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Public Radio's Environmental News Magazine (follow us on Google News)

Bottlenose Whales in the Arctic

Air Date: Week of

A bottlenose whale peeks out. (Photo: © Mark Seth Lender)

Living on Earth’s Explorer-in-Residence Mark Seth Lender describes a pod of bottlenose whales as they swim through Hudson Strait above the Arctic Circle, and his impulse to join them.


CURWOOD: Life on earth likely began in the primordial soup of the ancient ocean. And humans still carry that original home in our bodies. The salinity in the plasma of our blood is remarkably similar to that of the ocean for example. And in a way, Living on Earth’s Explorer in Residence, Mark Seth Lender says he longs to return.

A Pod of Bottlenose Whales
Hudson Strait
© 2020 Mark Seth Lender
All Rights Reserved

From the far and the wide, at the fall and the waves’ rise a crescent moon of dorsal fin…

An archipelago of long forms…

Floating islands turning, wide...

The flash of pallid sun in the damp of Arctic Circle light…

Like magic!

They come:

Bottlenose whales in alongside.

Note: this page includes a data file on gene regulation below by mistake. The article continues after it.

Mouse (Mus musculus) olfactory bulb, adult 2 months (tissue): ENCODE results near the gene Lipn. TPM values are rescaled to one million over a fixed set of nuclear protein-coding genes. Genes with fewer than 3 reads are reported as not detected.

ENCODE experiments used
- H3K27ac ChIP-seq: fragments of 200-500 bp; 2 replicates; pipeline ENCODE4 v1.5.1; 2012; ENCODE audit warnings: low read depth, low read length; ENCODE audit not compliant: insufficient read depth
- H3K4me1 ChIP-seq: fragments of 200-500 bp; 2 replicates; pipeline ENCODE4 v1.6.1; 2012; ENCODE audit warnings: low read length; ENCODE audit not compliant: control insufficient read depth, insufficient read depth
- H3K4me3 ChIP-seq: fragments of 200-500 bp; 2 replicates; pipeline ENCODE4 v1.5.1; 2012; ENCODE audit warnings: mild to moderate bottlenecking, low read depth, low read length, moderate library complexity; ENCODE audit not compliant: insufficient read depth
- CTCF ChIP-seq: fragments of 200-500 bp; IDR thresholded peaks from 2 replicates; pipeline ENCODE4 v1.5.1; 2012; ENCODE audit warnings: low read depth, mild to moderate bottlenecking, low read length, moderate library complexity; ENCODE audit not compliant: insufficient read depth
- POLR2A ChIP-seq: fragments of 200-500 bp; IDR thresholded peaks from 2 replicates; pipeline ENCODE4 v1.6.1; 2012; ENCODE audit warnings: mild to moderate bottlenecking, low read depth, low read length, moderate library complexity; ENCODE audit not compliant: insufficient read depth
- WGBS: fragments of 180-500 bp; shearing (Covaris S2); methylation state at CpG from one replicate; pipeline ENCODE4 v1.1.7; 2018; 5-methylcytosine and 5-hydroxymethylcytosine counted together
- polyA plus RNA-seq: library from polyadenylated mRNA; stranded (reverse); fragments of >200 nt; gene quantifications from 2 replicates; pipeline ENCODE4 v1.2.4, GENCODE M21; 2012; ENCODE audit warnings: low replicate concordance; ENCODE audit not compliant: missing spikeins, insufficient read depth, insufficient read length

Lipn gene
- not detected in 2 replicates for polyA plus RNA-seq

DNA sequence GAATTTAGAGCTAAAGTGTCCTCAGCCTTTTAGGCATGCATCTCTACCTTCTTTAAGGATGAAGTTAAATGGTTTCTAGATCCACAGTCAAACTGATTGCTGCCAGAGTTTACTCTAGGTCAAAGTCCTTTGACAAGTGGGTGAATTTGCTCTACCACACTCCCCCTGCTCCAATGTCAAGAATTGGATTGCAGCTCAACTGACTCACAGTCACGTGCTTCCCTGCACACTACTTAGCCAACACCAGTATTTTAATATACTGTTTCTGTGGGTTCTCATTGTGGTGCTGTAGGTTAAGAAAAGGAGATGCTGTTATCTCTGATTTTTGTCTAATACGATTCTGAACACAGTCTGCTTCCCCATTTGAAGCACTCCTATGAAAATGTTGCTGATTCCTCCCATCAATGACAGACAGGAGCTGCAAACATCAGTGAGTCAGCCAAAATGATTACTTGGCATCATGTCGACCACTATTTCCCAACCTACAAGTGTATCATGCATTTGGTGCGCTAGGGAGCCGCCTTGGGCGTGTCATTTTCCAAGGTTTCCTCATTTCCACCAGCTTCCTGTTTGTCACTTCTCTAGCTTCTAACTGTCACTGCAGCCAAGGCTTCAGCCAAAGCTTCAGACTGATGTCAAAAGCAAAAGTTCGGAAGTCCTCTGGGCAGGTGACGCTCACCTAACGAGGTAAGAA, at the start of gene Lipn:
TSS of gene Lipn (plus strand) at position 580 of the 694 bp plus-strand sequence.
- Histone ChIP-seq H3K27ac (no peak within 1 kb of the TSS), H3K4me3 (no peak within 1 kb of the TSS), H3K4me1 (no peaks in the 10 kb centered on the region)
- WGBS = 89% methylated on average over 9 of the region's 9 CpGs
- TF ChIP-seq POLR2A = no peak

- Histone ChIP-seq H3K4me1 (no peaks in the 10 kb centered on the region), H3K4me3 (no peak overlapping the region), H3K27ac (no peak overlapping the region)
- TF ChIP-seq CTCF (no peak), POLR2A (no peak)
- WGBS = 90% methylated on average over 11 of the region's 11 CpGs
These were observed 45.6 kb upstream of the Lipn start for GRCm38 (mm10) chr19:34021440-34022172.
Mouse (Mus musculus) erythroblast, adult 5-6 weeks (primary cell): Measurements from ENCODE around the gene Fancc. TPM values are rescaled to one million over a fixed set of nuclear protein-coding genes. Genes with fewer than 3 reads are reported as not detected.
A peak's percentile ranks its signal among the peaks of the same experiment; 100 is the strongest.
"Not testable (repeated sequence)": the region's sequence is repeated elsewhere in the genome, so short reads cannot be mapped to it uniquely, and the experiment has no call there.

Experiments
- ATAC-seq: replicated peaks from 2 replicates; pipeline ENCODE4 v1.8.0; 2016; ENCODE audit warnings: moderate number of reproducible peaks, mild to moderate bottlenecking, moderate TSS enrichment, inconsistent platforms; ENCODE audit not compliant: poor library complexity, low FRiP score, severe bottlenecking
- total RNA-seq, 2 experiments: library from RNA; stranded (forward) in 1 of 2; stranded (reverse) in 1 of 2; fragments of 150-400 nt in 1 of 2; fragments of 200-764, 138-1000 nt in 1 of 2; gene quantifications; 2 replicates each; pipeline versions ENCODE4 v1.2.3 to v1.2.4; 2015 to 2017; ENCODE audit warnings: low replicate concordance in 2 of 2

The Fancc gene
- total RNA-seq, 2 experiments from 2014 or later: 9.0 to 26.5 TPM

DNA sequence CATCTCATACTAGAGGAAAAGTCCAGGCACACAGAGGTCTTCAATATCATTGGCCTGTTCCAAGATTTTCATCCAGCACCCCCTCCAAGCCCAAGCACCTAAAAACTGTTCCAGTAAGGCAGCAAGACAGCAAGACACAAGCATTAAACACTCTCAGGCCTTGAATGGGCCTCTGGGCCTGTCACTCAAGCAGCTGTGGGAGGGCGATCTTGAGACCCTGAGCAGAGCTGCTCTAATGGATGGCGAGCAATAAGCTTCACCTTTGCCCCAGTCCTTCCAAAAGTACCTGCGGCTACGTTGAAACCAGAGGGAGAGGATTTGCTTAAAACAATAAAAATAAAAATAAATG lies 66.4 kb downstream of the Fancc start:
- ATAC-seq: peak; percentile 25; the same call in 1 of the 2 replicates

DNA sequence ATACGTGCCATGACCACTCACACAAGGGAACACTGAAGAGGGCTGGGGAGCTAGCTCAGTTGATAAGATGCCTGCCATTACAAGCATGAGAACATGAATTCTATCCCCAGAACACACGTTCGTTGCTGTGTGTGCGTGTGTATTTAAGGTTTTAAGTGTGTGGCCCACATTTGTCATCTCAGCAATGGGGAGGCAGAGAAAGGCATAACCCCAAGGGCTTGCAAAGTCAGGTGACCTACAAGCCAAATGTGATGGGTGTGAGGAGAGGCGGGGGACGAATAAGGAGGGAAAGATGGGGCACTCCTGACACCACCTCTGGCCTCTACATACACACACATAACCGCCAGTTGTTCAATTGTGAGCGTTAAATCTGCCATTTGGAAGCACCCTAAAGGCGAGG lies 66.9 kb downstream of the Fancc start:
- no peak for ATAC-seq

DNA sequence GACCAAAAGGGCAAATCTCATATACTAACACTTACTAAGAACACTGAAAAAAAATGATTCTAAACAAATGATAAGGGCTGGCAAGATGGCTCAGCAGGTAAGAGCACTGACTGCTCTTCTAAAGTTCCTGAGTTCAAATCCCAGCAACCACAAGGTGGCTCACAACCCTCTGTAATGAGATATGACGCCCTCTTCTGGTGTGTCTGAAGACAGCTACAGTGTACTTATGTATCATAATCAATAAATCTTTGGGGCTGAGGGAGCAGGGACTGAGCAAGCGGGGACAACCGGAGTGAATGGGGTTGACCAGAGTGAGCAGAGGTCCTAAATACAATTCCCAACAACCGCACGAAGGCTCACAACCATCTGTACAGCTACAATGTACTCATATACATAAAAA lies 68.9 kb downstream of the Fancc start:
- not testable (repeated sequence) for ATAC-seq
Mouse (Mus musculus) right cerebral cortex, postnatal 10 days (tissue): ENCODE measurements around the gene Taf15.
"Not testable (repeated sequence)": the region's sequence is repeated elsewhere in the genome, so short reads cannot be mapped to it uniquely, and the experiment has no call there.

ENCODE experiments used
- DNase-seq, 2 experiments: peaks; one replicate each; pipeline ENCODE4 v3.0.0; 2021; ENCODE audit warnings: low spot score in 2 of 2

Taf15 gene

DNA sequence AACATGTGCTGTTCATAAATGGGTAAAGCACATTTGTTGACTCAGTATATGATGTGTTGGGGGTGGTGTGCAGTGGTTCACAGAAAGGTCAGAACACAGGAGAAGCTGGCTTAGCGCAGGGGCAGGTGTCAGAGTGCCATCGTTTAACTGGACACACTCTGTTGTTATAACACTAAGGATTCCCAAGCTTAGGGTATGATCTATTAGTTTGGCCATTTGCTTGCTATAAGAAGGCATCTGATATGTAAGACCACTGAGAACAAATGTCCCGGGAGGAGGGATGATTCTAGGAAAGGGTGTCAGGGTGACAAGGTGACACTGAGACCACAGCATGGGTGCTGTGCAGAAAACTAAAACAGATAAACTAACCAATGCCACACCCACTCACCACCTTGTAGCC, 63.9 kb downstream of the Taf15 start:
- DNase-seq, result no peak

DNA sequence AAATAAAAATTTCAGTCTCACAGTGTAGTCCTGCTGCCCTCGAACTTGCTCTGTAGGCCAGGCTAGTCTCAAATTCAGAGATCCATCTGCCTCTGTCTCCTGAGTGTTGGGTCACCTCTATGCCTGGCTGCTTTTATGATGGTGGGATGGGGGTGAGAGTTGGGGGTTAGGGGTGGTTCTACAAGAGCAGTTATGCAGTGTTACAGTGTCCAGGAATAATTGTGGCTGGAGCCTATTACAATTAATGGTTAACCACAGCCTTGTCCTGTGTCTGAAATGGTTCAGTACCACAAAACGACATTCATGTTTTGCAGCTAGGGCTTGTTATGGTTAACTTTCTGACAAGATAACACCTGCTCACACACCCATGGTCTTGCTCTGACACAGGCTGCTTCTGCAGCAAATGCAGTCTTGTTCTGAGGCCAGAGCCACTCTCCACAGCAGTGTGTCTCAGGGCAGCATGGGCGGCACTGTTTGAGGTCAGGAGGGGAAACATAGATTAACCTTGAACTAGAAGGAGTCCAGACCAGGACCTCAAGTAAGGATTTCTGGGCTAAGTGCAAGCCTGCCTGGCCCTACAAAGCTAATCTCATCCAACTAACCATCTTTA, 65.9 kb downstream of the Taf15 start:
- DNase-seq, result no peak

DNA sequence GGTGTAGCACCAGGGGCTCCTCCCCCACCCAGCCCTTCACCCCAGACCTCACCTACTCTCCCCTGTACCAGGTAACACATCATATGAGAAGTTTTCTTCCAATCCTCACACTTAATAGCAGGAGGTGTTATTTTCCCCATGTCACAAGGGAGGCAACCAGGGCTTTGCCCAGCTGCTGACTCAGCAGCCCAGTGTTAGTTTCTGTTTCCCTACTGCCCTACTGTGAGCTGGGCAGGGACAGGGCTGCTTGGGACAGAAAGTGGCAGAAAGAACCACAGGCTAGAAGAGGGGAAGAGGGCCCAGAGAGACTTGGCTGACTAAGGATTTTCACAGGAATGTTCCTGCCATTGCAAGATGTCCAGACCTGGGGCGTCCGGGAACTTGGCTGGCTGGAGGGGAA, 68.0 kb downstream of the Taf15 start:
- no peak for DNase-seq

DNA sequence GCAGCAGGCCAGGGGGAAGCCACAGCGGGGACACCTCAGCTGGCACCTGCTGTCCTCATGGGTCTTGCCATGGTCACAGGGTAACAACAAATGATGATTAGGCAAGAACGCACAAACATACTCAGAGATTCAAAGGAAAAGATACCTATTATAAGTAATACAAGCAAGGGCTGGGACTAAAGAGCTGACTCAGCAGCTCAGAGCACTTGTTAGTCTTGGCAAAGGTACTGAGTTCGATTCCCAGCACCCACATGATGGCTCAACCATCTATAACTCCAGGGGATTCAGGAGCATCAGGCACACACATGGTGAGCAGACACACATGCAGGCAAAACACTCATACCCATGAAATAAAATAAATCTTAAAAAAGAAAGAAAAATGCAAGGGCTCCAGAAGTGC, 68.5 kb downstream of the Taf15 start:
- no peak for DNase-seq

One of the whale’s flukes breaches above the water. (Photo: © Mark Seth Lender)

Some pass under the keel. And finding none like us, return.

They raise themselves as much as they can to make their deep eyes shallow; to see as much as they can. As long as they can. As we drift. Engines cut. A listing hulk. And they follow looking up and up.

Their desire they cannot escape is my desire I cannot escape, to look, into the eyes, of the Other! This is how we speak, each to the Other. I do not want to leave here.

If I could I would abandon ship, stand on the rail and plunge…

If only my blood would not freeze...

If only I could hold my breath and dive, like them...

If only to quench my thirst I could drink brine....

We came from the sea and are still of it, our beating hearts the rocking of the tide, brought inside, so we could walk away. Having walked, there is no turning back.

An iceberg in the Davis Strait, just outside the Hudson Strait. (Photo: © Mark Seth Lender)

Flank speed into the starless dark we rove, the helmsman clinging to the wheel, the wavecrests snapping at our heels. Ice scrapes its nails along the hull, its prying fingers at the watertight doors.

And I am different than I was, Before.

CURWOOD: That’s Living on Earth’s Explorer in Residence, Mark Seth Lender.



Thanks to Adventure Canada

Mark Seth Lender's website

Find the field note for this essay here


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